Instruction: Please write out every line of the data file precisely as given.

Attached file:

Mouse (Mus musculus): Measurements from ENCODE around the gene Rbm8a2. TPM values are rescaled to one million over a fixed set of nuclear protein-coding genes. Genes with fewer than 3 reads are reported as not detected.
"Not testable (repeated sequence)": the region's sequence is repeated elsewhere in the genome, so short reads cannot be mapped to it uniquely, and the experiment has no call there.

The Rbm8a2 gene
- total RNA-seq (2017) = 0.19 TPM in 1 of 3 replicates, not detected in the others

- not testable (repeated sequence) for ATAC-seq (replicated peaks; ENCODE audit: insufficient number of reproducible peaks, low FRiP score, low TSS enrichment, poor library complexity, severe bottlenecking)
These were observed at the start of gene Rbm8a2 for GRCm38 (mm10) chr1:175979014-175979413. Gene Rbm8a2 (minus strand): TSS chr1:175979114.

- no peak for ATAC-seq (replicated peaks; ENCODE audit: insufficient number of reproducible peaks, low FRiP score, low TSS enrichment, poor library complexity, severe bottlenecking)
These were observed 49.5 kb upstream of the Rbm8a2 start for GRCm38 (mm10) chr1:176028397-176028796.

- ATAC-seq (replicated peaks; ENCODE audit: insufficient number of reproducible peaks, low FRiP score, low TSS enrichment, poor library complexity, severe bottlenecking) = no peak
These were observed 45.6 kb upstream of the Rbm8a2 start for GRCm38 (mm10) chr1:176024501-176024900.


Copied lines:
Mouse (Mus musculus): Measurements from ENCODE around the gene Rbm8a2. TPM values are rescaled to one million over a fixed set of nuclear protein-coding genes. Genes with fewer than 3 reads are reported as not detected.
"Not testable (repeated sequence)": the region's sequence is repeated elsewhere in the genome, so short reads cannot be mapped to it uniquely, and the experiment has no call there.

The Rbm8a2 gene
- total RNA-seq (2017) = 0.19 TPM in 1 of 3 replicates, not detected in the others

- not testable (repeated sequence) for ATAC-seq (replicated peaks; ENCODE audit: insufficient number of reproducible peaks, low FRiP score, low TSS enrichment, poor library complexity, severe bottlenecking)
These were observed at the start of gene Rbm8a2 for GRCm38 (mm10) chr1:175979014-175979413. Gene Rbm8a2 (minus strand): TSS chr1:175979114.

- no peak for ATAC-seq (replicated peaks; ENCODE audit: insufficient number of reproducible peaks, low FRiP score, low TSS enrichment, poor library complexity, severe bottlenecking)
These were observed 49.5 kb upstream of the Rbm8a2 start for GRCm38 (mm10) chr1:176028397-176028796.

- ATAC-seq (replicated peaks; ENCODE audit: insufficient number of reproducible peaks, low FRiP score, low TSS enrichment, poor library complexity, severe bottlenecking) = no peak
These were observed 45.6 kb upstream of the Rbm8a2 start for GRCm38 (mm10) chr1:176024501-176024900.